I heard the word “snow” in a recent conversation.  I drive past Lake Colby and I take a picture.  I stop near a lonely cemetery on a hill and take a picture of Whiteface.  A grey-haired gentleman sporting a pony-tail was gazing through his camera that was set up on a tripod.

“A few minutes ago there was a double rainbow,” he said to me as I pulled my iPhone out of my jacket pocket.  “There might be another soon.”

“Wish I had the time to wait,” I said as I snapped my photo and got back into my car.  The Rolling Stones were in my CD player.  The song was: Wild Horses.

“Wild horses couldn’t drag me away…” sang Mick.

I almost felt sorry to be leaving this place.  This contradictory country with its beautiful, bug-less Autumns and it’s breezy quiet afternoons.  And, its thumb-numbing cold in January with typical temperatures of -28 F.  It’s absolute silence when the snow falls.  It’s loneliness when friends have gone home–away from their summer places.

As I write this at 9:40 pm on October 14, we are packing the final items into our R-pod.  The sky is starry–the afternoon showers are gone.  I can see my breath as I stand in the yard, in the dark, in the chill and quiet of our last night in the North Country.  In the morning, our friends from the other end of the loop of our road, Garondah Road, will see us off as we head south–and away from the coming winter.  Darcy and Judy have helped us with so many things this summer.  We didn’t climb the mountains we said we would, but we biked and hiked in new places.  In a few days, they will begin their 13-hour drive back home in Camp Dennison, Ohio.  Yes, they live in one of the fly over states, but they are fine people anyway.

Our first stop is Jersey City RV Park near Liberty State Park.  Mariam will be attending a few meetings as we pass a week in NYC.  Part of the time we will be ensconced in a hotel just a block from Macy’s.  We’ll have dinner with my son, Brian and his girl friend, Kristin.  Then it’s back to the RV park in Jersey to pick up the r-Pod and head for the sunny south.  Our destination? Fort Myers, Florida.  We will be settled there until the end of the year.  Then, having had my fill of sand, sun, golf and shopping malls, we will work our way along the Gulf Coast to points west.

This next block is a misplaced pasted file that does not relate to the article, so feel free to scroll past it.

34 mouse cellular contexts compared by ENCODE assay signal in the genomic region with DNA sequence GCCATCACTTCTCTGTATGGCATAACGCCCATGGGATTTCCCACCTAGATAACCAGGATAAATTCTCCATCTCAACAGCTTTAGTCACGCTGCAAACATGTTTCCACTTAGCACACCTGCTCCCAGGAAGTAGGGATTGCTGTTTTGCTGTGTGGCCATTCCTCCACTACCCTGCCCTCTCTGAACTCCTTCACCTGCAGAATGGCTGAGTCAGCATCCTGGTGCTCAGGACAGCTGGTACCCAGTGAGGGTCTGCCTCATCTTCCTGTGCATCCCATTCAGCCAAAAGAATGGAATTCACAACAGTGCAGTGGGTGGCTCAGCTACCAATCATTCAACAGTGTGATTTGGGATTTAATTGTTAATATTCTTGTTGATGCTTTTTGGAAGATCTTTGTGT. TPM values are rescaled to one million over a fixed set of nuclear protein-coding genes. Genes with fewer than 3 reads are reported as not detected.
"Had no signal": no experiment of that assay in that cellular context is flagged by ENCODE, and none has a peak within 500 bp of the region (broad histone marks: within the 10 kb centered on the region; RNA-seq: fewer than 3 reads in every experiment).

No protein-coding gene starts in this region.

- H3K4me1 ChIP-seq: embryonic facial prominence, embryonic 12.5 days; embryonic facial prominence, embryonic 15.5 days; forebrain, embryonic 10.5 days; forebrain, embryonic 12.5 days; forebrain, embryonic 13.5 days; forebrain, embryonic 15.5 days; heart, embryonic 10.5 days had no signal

I will be stopping in my college town in Northeast Louisiana–first to show Mariam where I spent my late teens and then to lay flowers at a grave of someone who was and is very important to me.  It’s been over forty years since I last saw my friend–and that’s a long time to wait to put flowers beside his headstone.

Steve, I’ll be by soon.

Where to after that?  Perhaps as far as Palm Springs–maybe even Death Valley.  But I have chosen to use this time to give my right brain a kick-start.  I’m not going on this trip without coming back without improving something in my creative hemisphere.  I’ve decided to leave my banjo behind because that will require practice and I’m ready to accept the fact that I may never have the ability to make music.  But, I will have plenty of sketch pads, charcoal pencils and some watercolors with me.  I have stated my terms to myself.  I will not try to analyze anything–I will observe and draw and write.  And I will read.  I have a library of books that I’ve planned to read for decades.  Can you believe I haven’t read “David Copperfield” yet?  It’s on my shelf.

I also have a strange destination to aim for.  It’s a town in the middle of the Mojave Desert, at the edge of Joshua Tree National Park.  It’s called Zzyzx.

There is a real story waiting for me there.  I hope you will follow my blogs as I make my way to this odd little place.

Yes, it’s a good-bye of sorts–but we’ll be back.  We’ll be back like the muds of Spring and the mosquitoes of June and the sparkling waters of Rainbow Lake.

Up here in the North Country.

Whiteface